A container is an ecosystem for your application and exists as long as your application is running. If you application crashes or never gets off the ground, the Docker container will terminate. It would be helpful to monitor your app and do some scratching around while/after you application crashes in order to track down the cause of the failure. However, because a Docker container is kind of like a little server/machine, if it is off/terminated by the time you want to investigate and won’t be able to log into it.

We need a way to keep the container running.

Method 1 - using docker

You can use Docker’s -t or --tty flag to keep the container running even if your application crashes. This flag allows the container to emulate a terminal session - like the one you’re running this command from. Like so:

docker run -d -t alpine

Method 2 - tail in the Dockerfile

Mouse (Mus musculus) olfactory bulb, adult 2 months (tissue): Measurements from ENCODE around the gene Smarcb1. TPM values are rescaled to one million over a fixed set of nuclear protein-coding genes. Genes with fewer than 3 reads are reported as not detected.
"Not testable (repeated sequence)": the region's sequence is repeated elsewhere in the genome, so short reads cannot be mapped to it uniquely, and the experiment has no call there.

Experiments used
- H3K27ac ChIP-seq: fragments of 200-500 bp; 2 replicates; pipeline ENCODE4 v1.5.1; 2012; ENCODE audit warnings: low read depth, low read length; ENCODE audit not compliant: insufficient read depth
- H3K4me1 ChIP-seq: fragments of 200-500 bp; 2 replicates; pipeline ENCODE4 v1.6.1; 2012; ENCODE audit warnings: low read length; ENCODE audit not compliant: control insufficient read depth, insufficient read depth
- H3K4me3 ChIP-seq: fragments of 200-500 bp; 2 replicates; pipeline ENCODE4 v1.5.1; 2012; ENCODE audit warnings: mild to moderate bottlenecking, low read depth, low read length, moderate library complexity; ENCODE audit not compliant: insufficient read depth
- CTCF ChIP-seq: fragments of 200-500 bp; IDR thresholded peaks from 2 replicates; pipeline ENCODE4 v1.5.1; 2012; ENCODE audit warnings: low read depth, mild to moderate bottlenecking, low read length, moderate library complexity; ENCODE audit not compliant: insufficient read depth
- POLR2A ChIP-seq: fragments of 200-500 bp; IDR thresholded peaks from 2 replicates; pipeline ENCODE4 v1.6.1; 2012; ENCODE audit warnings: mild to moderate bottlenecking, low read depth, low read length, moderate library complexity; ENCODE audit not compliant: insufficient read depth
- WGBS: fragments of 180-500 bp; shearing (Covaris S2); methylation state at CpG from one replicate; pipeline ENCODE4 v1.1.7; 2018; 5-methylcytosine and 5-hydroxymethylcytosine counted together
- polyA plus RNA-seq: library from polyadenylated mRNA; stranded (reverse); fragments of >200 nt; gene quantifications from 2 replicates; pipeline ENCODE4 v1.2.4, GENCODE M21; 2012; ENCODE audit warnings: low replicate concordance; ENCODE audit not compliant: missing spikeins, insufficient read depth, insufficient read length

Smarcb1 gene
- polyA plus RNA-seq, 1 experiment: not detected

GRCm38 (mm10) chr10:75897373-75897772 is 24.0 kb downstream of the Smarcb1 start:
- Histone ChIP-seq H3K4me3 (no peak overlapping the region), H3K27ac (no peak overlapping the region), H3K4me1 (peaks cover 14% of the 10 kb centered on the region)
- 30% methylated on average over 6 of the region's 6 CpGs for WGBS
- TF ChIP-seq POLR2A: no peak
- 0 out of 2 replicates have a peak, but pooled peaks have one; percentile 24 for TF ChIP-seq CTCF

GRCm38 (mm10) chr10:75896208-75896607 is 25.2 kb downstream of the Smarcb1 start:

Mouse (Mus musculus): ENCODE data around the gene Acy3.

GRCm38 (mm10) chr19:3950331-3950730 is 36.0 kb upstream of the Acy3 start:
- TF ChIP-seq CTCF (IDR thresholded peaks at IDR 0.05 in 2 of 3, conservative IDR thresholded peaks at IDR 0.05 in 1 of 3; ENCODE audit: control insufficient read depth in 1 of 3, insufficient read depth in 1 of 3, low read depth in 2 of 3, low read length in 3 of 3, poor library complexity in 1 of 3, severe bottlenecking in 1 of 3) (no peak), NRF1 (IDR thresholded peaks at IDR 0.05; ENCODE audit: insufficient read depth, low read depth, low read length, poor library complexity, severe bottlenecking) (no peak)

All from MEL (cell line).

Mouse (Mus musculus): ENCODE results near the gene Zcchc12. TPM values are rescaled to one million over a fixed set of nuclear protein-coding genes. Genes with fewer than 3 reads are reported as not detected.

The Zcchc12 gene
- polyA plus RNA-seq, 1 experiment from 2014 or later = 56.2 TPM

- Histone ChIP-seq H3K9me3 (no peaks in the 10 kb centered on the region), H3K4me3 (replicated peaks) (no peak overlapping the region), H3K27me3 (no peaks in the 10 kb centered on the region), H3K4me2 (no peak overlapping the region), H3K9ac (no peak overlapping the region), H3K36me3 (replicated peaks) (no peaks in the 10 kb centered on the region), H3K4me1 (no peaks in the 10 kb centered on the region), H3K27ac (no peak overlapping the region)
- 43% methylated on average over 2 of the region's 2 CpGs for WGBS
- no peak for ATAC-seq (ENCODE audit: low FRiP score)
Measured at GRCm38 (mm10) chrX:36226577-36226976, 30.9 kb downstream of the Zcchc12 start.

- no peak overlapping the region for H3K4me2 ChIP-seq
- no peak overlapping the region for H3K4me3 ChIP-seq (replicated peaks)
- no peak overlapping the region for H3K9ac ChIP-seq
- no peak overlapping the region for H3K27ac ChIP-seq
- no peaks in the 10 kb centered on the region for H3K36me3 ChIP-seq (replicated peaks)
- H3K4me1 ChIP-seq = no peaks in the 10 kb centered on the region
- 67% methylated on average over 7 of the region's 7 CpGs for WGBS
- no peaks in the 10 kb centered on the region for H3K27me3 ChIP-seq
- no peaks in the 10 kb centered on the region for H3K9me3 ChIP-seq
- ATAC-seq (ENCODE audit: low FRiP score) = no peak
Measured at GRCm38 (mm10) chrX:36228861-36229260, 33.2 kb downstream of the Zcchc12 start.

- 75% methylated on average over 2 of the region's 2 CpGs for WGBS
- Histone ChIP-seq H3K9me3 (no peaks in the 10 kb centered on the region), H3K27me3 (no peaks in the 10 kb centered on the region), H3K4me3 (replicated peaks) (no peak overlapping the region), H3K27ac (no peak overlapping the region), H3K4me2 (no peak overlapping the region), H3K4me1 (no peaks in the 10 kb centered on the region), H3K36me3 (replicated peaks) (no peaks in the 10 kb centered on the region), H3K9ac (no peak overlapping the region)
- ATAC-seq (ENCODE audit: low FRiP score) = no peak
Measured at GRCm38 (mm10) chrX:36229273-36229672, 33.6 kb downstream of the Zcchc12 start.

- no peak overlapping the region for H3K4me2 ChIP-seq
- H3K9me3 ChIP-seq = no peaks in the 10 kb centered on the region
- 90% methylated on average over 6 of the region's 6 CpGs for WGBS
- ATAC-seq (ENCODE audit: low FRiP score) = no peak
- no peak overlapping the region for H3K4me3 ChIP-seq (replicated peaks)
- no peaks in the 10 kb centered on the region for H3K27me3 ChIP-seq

The most common method however, is to use the Dockerfile’s ENTRYPOINT to execute some long-running command like tailing a file with the “follow” option:

# Dockerfile

FROM alpine:latest

ENTRYPOINT ["tail", "-f", "/dev/null"]

The tail command prints out the last few lines of a file. By default it prints of 10. But when using the -f flag, it will watch a file and print out any new data added to the end of it until it is manually terminated with a SIGKILL which can be done with a CTRL-C. In this case tail is watching the null device which won’t ever print anything but won’t ever close/end either allowing tail to keep running.

Method 2 - inlined tail

You could inline the above tail command in the Docker run command like so:

docker run -d alpine tail -f /dev/null

Method 4 - using sleep

In a similar vein as method 2 and 3 you could use the sleep command. Give it a long duration and voila:

In a Dockerfile

# Dockerfile

FROM alpine:latest

ENTRYPOINT ["sleep", "infinity"]

Inlined in docker run

docker run -d alpine sleep inifinty

And there you go :)